130. Tydeus, son of the king of Calydon, slew Menalippus at the
siege of Thebes and was himself mortally wounded. Statius, Thebaid,
VIII. , thus describes what followed:--
O'ercome with joy and anger, Tydeus tries
To raise himself, and meets with eager eyes
The deathful object, pleased as he surveyed
His own condition in his foe's portrayed.
The severed head impatient he demands,
And grasps with fever in his trembling hands,
While he remarks the restless balls of sight
That sought and shunned alternately the light.
Contented now, his wrath began to cease,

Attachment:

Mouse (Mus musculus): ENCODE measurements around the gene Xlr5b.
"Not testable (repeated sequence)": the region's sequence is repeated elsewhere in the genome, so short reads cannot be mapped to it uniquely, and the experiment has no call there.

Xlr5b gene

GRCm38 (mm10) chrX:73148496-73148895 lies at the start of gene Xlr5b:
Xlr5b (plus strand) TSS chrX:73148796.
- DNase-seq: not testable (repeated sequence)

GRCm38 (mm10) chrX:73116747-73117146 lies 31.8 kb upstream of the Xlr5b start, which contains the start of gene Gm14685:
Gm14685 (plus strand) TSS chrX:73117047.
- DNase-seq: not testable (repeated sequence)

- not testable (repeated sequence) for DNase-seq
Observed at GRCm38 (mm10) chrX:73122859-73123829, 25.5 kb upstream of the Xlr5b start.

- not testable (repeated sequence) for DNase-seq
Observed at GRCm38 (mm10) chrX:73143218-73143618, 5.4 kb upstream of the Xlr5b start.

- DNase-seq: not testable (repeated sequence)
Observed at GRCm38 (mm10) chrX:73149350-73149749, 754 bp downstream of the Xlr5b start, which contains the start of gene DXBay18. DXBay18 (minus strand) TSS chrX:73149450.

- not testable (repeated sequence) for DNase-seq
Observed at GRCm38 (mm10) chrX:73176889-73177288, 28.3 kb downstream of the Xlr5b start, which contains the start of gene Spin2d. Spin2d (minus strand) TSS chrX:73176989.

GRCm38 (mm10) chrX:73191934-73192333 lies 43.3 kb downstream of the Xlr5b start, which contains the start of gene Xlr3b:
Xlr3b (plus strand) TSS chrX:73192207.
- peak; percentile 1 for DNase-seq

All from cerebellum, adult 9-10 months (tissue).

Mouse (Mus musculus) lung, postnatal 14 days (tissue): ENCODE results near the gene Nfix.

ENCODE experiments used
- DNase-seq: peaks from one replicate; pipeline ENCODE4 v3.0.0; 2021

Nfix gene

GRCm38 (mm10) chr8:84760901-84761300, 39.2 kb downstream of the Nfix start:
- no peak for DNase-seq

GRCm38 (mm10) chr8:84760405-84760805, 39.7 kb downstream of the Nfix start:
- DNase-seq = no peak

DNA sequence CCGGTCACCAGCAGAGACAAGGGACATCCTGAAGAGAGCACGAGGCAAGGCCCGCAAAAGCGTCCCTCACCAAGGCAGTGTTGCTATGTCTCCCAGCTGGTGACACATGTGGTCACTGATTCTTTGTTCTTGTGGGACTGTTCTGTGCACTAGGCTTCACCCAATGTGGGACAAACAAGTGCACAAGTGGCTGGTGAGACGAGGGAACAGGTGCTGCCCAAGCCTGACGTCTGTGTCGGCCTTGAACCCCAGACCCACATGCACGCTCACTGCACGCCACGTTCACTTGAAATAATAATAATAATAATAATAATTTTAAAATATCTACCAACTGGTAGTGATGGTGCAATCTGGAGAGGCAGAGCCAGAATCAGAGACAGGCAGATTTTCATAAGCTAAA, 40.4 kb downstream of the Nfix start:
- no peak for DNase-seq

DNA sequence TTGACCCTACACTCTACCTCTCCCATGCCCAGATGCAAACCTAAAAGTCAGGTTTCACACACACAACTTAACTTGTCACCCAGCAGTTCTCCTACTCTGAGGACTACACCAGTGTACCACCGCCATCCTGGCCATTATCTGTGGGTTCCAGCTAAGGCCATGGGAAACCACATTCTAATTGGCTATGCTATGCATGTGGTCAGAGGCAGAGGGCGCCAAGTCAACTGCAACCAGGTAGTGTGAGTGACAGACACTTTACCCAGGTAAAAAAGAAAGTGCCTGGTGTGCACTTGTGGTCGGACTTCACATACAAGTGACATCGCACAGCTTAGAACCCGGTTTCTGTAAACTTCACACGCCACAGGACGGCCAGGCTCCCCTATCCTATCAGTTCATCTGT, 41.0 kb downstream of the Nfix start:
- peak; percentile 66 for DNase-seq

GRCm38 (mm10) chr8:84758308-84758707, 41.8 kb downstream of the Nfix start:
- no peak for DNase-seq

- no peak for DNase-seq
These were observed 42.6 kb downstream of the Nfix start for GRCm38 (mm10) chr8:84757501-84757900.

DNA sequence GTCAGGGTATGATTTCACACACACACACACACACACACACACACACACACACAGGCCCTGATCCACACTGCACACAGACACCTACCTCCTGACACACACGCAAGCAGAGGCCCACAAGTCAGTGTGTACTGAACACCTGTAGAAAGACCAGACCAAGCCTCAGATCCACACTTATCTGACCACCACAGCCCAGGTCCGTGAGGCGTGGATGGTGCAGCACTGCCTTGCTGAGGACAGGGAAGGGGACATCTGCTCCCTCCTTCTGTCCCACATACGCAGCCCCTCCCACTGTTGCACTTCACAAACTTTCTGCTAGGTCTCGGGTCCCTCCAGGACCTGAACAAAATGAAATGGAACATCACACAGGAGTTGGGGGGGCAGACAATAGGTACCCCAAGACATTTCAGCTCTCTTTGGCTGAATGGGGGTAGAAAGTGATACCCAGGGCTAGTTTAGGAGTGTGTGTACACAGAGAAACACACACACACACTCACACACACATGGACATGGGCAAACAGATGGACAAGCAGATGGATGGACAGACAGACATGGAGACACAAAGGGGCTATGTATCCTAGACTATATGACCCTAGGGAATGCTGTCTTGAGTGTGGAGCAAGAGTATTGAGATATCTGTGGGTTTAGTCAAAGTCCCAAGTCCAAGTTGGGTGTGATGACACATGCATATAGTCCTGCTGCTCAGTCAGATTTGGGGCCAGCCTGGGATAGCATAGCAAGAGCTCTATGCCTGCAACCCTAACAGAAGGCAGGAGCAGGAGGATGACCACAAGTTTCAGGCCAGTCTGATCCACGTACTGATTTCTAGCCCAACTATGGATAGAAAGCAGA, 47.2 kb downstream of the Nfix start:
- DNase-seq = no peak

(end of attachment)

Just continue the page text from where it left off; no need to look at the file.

And the fierce warrior had expired in peace;
But the fell fiend a thought of vengeance bred,
Unworthy of himself and of the dead.
Meanwhile, her sire unmoved, Tritonia came,
To crown her hero with immortal fame;
But when she saw his jaws besprinkled o'er
With spattered brains, and tinged with living gore,
Whilst his imploring friends attempt in vain
To calm his fury, and his rage restrain,
Again, recoiling from the loathsome view,
The sculptur'd target o'er her face she threw."